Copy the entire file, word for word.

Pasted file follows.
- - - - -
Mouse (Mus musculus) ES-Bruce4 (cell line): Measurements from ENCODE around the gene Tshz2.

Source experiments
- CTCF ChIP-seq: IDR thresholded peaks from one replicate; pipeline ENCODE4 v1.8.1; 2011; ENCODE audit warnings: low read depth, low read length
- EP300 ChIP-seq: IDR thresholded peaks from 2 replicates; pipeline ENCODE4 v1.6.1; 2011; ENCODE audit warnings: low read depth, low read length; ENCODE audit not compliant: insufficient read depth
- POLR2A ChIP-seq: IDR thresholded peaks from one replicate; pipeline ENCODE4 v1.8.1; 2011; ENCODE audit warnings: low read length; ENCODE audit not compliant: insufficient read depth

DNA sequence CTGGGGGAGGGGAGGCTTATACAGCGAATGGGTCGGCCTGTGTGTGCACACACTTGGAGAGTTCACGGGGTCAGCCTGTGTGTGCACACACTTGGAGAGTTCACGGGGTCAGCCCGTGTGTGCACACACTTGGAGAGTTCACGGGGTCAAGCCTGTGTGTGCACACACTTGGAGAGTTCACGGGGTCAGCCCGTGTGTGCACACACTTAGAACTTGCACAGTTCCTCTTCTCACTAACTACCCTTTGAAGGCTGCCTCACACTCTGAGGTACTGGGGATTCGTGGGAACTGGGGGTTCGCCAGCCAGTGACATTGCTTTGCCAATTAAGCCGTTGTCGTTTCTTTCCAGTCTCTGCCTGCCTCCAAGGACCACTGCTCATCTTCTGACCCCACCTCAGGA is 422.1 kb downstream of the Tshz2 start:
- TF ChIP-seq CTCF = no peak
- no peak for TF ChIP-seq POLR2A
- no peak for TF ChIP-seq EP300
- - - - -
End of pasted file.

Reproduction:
Mouse (Mus musculus) ES-Bruce4 (cell line): Measurements from ENCODE around the gene Tshz2.

Source experiments
- CTCF ChIP-seq: IDR thresholded peaks from one replicate; pipeline ENCODE4 v1.8.1; 2011; ENCODE audit warnings: low read depth, low read length
- EP300 ChIP-seq: IDR thresholded peaks from 2 replicates; pipeline ENCODE4 v1.6.1; 2011; ENCODE audit warnings: low read depth, low read length; ENCODE audit not compliant: insufficient read depth
- POLR2A ChIP-seq: IDR thresholded peaks from one replicate; pipeline ENCODE4 v1.8.1; 2011; ENCODE audit warnings: low read length; ENCODE audit not compliant: insufficient read depth

DNA sequence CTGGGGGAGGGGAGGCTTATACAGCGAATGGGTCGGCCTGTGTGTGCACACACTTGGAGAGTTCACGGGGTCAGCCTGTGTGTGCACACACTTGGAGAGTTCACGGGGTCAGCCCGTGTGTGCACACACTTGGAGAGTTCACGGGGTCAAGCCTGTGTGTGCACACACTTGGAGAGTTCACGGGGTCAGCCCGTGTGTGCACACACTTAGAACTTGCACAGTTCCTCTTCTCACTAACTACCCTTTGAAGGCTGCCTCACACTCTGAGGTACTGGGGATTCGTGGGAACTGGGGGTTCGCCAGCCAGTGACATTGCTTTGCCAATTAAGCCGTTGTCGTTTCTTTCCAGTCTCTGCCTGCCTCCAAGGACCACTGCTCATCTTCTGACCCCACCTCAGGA is 422.1 kb downstream of the Tshz2 start:
- TF ChIP-seq CTCF = no peak
- no peak for TF ChIP-seq POLR2A
- no peak for TF ChIP-seq EP300